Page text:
Felsenmusick - The Weblog of Daniel Felsenfeld
The Web Log of a Certain Daniel Felsenfeld: Composer, critic, avid reader, aspiring
bon vivant, capricorn, shadowy figure, advice for the lovelorn

Tuesday, February 28, 2006

Felsenmusick PSA: Cabaret Songs at the Neue Galerie

I recieved an email about an event which, though I will not attend due to financial reasons, looks totally fascinating. The more monied readers might want to consider it.
Thomas Meglioranza and pianist Thomas Sauer
Songs of Arnold Schoenberg and three pupils:
Hanns Eisler, Marc Blitzstein and John Cage;
and William Bolcom

Thursday March 2 & 9, 2006
The Café Sabarsky at the Neue Galerie
1048 Fifth Avenue at 86th Street

Performances at 9pm,
preceded by a prix-fixe dinner at 7pm.
Combined cost is $90.

(Although this is pricey, it not only includes a very fine dinner and a show, but last year the museum remained open from 6-7 for cabaret partons ONLY, which is a great opportunity to see the amazing collection of early 20th c. German and Austrian art. Call to confirm that you would like to come to the museum at 6)

Tickets: 212-288-0665

I happen not only to love this museum, but the cafe as well, so I am sure the music is destined to be interesting, the performances sublime, and the food out of this world--and far away from this century. Hell, go for the bookstore alone!

Sunday, February 26, 2006

Just Plain Strange

I direct you to Kyle Gann's rare theatre review of the hon. George Tsontakis' odd trodding of the boards. Reading this one (and admitting to all present I am a Tsoktakis fan), I had to pinch myself several times to remind me it is not April Fools' Day. Still not convinced.

And I believe the sentance "Last year I missed him in Barefoot in the Park" may go down in New York New Music history. Though now I have to run--Elliot Carter is doing a Noel Coward evening, and his George Pepper is sublime on every level. Not something I'd like to miss. After that, John Adams will be playing, well, John Adams in 1776. Should be the dancenest version yet!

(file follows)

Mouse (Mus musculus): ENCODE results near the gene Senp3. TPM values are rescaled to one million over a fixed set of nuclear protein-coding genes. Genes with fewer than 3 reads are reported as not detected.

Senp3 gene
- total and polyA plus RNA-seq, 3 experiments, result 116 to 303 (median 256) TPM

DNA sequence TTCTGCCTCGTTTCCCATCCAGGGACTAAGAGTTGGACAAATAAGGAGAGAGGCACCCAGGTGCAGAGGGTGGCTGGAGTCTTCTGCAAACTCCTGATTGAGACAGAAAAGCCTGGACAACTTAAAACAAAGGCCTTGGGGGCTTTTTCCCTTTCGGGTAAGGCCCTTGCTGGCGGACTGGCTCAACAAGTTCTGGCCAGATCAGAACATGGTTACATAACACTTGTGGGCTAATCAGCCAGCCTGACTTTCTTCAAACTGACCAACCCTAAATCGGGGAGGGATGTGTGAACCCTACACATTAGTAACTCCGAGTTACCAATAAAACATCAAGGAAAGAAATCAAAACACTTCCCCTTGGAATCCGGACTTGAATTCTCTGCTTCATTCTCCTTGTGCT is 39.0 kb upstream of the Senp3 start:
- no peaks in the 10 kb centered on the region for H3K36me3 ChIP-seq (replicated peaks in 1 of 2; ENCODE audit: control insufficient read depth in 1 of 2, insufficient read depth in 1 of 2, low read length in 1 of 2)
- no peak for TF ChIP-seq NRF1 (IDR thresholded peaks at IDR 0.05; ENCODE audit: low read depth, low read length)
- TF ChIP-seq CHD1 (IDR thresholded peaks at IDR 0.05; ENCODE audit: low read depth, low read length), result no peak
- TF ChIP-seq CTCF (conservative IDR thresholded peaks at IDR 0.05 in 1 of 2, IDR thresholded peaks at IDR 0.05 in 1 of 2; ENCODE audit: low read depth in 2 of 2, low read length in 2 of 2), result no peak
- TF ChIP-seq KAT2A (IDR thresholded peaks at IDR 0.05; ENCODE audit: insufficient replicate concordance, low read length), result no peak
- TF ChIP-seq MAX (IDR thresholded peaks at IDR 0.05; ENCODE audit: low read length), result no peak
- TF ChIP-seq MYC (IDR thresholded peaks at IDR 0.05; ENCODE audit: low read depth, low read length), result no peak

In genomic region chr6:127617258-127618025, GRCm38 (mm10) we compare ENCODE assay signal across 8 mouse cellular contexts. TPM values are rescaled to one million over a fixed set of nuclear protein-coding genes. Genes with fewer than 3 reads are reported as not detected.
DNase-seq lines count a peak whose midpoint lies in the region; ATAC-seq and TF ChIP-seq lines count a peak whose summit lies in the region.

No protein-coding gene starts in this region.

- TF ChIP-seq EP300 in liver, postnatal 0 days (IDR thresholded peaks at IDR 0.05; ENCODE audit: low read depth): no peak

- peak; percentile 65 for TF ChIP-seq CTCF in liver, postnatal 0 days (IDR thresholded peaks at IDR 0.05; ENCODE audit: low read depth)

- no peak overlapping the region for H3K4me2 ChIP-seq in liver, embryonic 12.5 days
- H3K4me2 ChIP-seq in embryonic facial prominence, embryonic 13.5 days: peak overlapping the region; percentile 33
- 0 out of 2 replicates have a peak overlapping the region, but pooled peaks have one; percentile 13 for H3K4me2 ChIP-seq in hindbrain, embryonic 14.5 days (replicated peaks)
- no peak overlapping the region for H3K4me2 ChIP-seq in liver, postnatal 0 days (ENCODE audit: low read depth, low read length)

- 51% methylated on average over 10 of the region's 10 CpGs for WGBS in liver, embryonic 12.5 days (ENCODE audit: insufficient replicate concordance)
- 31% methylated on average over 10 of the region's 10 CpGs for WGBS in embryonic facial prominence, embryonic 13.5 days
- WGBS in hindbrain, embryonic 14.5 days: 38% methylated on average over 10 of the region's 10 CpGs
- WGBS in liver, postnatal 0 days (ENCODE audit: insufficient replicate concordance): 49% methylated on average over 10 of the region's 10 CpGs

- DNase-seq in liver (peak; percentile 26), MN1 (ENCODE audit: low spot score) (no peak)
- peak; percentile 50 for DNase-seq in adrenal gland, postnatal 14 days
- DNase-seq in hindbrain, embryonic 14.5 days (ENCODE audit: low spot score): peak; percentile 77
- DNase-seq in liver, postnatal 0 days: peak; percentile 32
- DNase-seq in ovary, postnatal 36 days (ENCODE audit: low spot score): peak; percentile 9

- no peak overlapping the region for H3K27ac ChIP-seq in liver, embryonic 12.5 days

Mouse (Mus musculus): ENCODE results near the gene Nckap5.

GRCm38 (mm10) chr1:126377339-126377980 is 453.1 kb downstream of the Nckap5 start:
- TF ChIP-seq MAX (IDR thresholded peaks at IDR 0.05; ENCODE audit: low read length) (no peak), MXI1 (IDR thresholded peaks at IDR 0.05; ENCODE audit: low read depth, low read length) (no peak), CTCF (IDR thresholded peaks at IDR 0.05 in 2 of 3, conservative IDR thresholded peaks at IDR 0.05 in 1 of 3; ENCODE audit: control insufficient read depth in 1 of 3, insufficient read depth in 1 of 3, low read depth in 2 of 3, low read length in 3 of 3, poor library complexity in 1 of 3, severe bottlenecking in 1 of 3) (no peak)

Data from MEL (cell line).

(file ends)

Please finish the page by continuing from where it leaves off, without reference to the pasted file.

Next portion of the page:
Saturday, February 25, 2006

Felsenmusick PSA: Mark Adamo's Lysistrata at New York City Opera

This is an email I got from my close friend, the excellent composer-librettist-renaissance man Mark Adamo, regarding an upcoming production. You'd all be wise to see this, as it is a really beautiful score, story and show.
Hail, friends: I'm delighted to report that New York City Opera, where I've served as composer-in-residence for the last five years, will be giving the New York premiere of my second opera, Lysistrata, or the Nude Goddess, this March and April: Michael Kahn directs and George Manahan conducts a production designed by Derek McLane and led by Emily Pulley, Chad Shelton, Myrna Paris, Victoria Livengood, and Jennifer Rivera, which was introduced last March by Houston Grand Opera. I write only because, to my surprise and delight, my company manager wrote me just yesterday that the first of the five performances (March 21) while almost a month away, is already virtually sold out; so if you are interested in hearing the piece (which is beautifully, beautifully performed) of course I'd like you to have the best seats available. Here's the schedule, and here's a link to an interview I gave on the occasion on the Houston premiere, which gives a little background.

Hope to see you there: cheers meanwhile....Yours, Mark

Friday, February 24, 2006

The Mystery Solved